“That this principle so stated, and safeguarded by the writ of Habeas Corpus, was a better protection to liberty than any number of abstract declarations of right, can be seen by the famous Sommersett’s Case in which the idea that the status of slavery was recognized by English law was finally given its quietus.

Lord Mansfield

“In the eighteenth century the slave trade was a lucrative business, in which many had an interest … Lord Mansfield [ ] decided that … Harrison, in Elizabeth’s reign, had correctly stated the law when he said that ‘if any [slaves] come hither from other realms, so soon as they set foot on land they become as free in condition as their masters.’

“The fact that Lord Mansfield refused to follow the commonly received view of the merchants, and was induced to give a decision opposed to that view, after hearing an argument based mainly on the mediaeval law as to villeinage, probably surprised many of his contemporaries as much as an opposite decision would have surprised us.

“But I think the decision was largely due to maintenance of the view, that any interference with liberty must be justified by law.  There was legal warrant for recognizing the status of a villein: there was none for recognizing the status of a slave.

“As Lord Mansfield said at the close of his judgment, ‘Whatever inconveniences may follow from the decision, I cannot say this case is allowed or approved by the law of England; and therefore the black must be discharged.’”

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That’s right – in 1772, Lord Mansfield declared that slavery was not recognized by English law.  Even more, the case came up on a writ of Habeas Corpus.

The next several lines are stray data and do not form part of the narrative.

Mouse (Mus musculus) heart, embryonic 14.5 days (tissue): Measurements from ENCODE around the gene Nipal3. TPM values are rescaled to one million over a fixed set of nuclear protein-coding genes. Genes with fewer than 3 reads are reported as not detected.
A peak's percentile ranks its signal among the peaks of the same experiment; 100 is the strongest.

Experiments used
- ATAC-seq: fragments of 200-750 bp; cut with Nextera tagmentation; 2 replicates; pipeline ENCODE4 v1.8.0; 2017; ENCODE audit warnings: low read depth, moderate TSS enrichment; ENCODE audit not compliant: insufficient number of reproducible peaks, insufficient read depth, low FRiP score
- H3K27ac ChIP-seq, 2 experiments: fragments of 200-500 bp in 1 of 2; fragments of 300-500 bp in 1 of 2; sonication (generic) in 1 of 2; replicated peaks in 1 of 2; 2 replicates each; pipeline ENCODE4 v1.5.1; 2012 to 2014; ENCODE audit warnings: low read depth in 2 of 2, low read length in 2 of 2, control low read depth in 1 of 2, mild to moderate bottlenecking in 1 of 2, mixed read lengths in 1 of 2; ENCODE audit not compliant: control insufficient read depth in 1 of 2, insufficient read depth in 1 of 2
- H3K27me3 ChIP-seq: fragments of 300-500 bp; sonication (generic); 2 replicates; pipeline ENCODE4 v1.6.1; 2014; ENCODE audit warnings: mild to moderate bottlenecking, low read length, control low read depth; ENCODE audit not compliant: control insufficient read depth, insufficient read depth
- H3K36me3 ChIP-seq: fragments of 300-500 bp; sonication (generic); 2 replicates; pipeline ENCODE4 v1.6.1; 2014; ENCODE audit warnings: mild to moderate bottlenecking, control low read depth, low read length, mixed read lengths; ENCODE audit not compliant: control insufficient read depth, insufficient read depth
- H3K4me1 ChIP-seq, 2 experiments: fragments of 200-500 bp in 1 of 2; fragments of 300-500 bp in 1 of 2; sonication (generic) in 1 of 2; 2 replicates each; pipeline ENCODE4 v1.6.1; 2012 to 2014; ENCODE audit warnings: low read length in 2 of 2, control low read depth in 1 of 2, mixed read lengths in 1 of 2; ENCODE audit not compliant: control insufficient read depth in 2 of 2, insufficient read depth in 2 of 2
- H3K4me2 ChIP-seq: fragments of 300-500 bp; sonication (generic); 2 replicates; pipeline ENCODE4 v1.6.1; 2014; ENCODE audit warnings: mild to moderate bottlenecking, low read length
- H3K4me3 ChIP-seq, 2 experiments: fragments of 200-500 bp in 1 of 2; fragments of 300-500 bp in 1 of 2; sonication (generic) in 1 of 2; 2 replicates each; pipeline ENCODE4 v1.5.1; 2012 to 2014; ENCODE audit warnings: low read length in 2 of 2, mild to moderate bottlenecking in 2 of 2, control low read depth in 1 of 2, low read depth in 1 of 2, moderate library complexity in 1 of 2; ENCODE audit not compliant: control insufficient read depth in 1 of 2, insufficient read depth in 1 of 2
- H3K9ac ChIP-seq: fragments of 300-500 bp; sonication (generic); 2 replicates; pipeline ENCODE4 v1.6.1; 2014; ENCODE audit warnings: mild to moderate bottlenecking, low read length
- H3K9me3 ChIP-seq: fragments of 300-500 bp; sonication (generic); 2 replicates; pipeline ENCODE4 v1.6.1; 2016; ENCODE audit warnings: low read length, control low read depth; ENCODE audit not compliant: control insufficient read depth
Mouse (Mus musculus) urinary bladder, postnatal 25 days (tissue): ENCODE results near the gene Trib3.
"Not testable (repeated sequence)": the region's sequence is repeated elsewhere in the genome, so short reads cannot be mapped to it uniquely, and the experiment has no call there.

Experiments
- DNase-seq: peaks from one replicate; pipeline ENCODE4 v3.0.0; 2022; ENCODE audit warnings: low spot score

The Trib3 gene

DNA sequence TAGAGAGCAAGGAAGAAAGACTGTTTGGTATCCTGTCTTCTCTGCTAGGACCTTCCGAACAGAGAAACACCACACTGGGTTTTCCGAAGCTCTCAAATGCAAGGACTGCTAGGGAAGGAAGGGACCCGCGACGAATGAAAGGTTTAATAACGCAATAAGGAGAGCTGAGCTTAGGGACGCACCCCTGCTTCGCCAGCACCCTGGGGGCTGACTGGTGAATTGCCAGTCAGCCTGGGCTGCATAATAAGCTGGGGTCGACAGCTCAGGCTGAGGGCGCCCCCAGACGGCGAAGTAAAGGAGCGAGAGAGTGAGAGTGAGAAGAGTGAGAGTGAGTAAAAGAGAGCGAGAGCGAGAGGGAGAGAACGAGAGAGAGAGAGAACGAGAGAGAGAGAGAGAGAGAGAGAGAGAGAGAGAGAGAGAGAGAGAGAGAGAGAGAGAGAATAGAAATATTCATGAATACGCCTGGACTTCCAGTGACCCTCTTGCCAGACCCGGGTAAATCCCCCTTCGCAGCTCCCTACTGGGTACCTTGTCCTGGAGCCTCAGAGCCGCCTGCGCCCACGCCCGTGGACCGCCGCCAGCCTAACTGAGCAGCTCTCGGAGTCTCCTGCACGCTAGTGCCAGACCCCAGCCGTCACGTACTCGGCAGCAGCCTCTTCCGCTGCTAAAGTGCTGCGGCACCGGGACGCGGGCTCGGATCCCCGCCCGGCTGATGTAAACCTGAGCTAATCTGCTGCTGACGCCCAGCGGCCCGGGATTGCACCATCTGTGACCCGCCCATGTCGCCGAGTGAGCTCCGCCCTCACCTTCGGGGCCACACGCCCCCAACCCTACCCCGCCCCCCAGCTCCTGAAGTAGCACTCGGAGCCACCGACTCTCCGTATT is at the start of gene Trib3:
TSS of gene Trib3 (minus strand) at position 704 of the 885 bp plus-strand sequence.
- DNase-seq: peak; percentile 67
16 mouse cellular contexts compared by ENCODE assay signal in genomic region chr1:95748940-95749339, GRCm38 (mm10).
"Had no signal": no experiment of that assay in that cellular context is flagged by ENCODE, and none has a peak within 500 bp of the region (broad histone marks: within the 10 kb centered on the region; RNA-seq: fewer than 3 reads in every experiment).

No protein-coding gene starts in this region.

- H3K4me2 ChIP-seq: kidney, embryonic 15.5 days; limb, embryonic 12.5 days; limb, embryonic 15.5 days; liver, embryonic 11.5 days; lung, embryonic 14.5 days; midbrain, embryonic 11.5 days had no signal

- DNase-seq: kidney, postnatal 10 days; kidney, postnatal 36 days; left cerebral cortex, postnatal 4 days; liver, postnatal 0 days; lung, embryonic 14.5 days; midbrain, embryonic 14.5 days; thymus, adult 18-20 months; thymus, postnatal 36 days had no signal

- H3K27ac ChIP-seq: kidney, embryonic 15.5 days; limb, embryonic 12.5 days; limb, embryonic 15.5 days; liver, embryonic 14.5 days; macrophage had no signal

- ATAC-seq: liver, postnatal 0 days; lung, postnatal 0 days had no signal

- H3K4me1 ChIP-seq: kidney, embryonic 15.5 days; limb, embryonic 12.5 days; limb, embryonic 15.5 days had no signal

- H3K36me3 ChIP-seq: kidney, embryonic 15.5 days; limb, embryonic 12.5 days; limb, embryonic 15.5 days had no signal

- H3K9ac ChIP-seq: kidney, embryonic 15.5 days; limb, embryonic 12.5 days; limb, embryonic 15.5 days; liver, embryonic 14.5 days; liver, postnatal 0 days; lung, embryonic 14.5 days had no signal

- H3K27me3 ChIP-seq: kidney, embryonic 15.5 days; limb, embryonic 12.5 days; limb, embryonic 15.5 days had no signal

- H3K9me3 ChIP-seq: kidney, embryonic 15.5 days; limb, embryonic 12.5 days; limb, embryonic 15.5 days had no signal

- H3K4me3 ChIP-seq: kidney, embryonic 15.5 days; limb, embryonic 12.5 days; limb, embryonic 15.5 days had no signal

From Wikipedia: “Mansfield is best known for his judgment in Somersett’s Case on the legality of keeping slaves in England.  The English had been involved in the slave trade since 1553, and by 1768, ships registered in Liverpool, Bristol and London carried more than half the slaves shipped in the world.

“James Somersett was a slave owned by Charles Stewart, an American customs officer who sailed to Britain for business, landing on 10 November 1769.  A few days later Somersett attempted to escape.  He was recaptured [ ] and imprisoned on the ship Ann and Mary, owned by Captain John Knowles and bound for the British colony of Jamaica.  Stewart intended to sell him there.

somersett_j

“However, three people claiming to be Somersett’s godparents [ ] made an application before the Court of King’s Bench for a writ of habeas corpus, and Captain Knowles was ordered to produce Somersett before the Court of King’s Bench, which would determine whether his imprisonment was legal … As a result of Mansfield’s decision, between 14,000 and 15,000 slaves were immediately freed in England.”

Explained Holdsworth, “Sommersett’s Case, decided on a writ of Habeas Corpus, is an excellent example of the fact that the principle of personal liberty is assumed; and that, in practice, its ambit depends upon the scope and application of the remedy for its infringement.”

“In later days it has sometimes been necessary to suspend the right to get a writ of Habeas Corpus; but this can only be done by an act, not of the executive, but of the Legislature; and in England it is not possible by a single act of the executive or the Legislature to suspend all constitutional guarantees, or to proclaim a state of siege.”

William Searle Holdsworth, Some Lessons from Our Legal History (The Macmillan Company 1928)

Category : Legal history | Blog
9
Oct

Roscoe Pound, dean of Harvard Law School, was an influential legal scholar with a large body of writings.  Some say he later contradicted himself; perhaps, but his earlier writings offer deep insight into the American legal system.